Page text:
This month's BBC History magazine features a "mountain of 'mooke and fylthe'", for which I produced a large, centre page illustration. The article, by Pamela Hartshorne, describes how Tudor householders dealt with their plethora of stinky leavings, covering cesspits, chamberpots, middens, dung heaps and other foetid treats.
(c) Becca Thorne 2014
The article is in the First World War centenary issue, out now.
I was recently contacted by a very nice lady who'd seen the duvet set I created for my brother and wanted one as a surprise for her husband to go in their newly-redesigned bedroom. I wouldn't normally agree to do this, as the original took blimmin' ages to print, even longer to cure and was, frankly, something of a pain in the arse. Something about Sally though (possibly the fact that all my attempts to dissuade her just seemed to peak her interest more), made me decide to take the job on. She loved the pigs from my brother's set, but also wanted some chickens to tie-in with the wallpaper she'd chosen for her bedroom walls.
I decided to use oil-based ink this time, as the Speedball fabric printing ink I've used before tends to fade after just a few washes, and I wanted to ensure Sally got something that lasts. The problem with that, however, is that I couldn't allow the freshly printed fabric to fold in on itself as it draped over my table in the way I did with the quicker-drying Speedball stuff. I also needed to leave it undisturbed somewhere for a couple of weeks to allow the ink to fully cure. My house is tiny, so in the end I found myself in Rowan's parents' spare bedroom one sunny Saturday, windowsill covered in newsprint and inky blocks, with the dining room table set up in front of the spare bed (and back in one piece after we took its legs off to get it up the stairs), a chair either side to support the printed fabric as I slid it across the table to reach the next section, periodically calling for an assistant to help me carefully move the cover up the bed, until it was finally completely covered in farmyard animals.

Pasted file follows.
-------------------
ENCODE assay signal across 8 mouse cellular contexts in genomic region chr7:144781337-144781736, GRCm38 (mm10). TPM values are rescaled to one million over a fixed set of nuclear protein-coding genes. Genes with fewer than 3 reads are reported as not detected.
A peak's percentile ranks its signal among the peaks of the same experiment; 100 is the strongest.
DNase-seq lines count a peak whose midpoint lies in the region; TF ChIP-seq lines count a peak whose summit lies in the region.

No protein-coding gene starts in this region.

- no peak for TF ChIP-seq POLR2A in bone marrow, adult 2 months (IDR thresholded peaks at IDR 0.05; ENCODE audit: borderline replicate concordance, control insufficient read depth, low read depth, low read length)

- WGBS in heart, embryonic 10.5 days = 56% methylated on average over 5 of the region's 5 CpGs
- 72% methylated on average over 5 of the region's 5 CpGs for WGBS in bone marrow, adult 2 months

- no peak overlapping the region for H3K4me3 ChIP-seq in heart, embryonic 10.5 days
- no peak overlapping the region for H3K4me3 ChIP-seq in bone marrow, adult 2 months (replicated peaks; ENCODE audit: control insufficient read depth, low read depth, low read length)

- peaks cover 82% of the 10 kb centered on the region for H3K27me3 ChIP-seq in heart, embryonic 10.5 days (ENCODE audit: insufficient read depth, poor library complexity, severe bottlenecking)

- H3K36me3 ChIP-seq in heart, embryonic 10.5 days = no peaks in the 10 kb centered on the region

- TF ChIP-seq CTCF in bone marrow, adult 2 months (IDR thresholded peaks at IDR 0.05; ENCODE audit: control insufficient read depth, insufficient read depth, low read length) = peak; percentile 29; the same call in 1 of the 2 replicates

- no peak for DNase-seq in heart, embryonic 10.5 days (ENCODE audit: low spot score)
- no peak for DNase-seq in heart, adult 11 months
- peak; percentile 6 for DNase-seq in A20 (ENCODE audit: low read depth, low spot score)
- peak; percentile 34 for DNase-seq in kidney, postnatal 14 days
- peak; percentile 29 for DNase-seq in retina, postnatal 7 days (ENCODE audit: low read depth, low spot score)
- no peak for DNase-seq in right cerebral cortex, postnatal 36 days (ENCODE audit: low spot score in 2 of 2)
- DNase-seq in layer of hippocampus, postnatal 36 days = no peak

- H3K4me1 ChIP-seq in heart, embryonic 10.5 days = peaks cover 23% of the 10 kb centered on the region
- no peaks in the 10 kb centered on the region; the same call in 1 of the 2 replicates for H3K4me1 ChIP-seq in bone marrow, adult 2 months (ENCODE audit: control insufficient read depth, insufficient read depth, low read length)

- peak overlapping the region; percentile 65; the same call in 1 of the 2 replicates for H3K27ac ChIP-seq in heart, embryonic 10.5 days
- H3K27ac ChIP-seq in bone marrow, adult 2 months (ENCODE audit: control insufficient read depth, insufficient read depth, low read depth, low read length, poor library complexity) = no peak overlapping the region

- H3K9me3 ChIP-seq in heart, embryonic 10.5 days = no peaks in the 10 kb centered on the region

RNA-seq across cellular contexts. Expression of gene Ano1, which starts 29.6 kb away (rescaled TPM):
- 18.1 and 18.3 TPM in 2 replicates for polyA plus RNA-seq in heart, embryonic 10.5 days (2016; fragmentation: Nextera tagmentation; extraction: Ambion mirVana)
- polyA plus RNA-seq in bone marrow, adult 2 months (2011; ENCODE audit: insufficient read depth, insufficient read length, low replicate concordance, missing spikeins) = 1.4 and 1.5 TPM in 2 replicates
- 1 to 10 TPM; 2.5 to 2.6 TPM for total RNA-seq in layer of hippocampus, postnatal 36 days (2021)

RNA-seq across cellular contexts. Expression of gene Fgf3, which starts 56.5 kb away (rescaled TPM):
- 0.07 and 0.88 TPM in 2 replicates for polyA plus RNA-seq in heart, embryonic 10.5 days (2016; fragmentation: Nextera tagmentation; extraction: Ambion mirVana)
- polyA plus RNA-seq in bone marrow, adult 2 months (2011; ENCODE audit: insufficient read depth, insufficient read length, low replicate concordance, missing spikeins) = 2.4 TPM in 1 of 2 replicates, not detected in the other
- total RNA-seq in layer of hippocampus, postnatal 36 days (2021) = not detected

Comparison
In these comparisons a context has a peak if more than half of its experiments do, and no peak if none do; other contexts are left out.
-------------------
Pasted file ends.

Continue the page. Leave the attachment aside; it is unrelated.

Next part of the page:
By the end of the day the ink proved to be touch dry, so we were able to move it to a clothes rail so it was a little more out of the way and the dining room table was dismantled again and restored it to its rightful spot. The duvet's on its way to its new home now, and I really hope Sally and her husband get years of enjoyment from it!
Earlier this year I created a whole heap of illustrations for the brochure of the 2014 Oxford Lieder Festival, which is going back to its roots this year and focussing solely on Franz Schubert to deliver the world's first complete performance of his songs.
Working closely with graphic designer Ana Acosta I illustrated two maps and the eleven main brochure pages, combining Schubert's life with modern Oxford.
The festival runs from 10th October - 1st November, with performances of all 650 of Schubert's songs, selected chamber works, four-hand piano music, orchestral
works, and opera. There will also be
exhibitions, theatre, food & drink, talks, workshops, masterclasses
and more, to bring Schubert's Vienna to Oxford.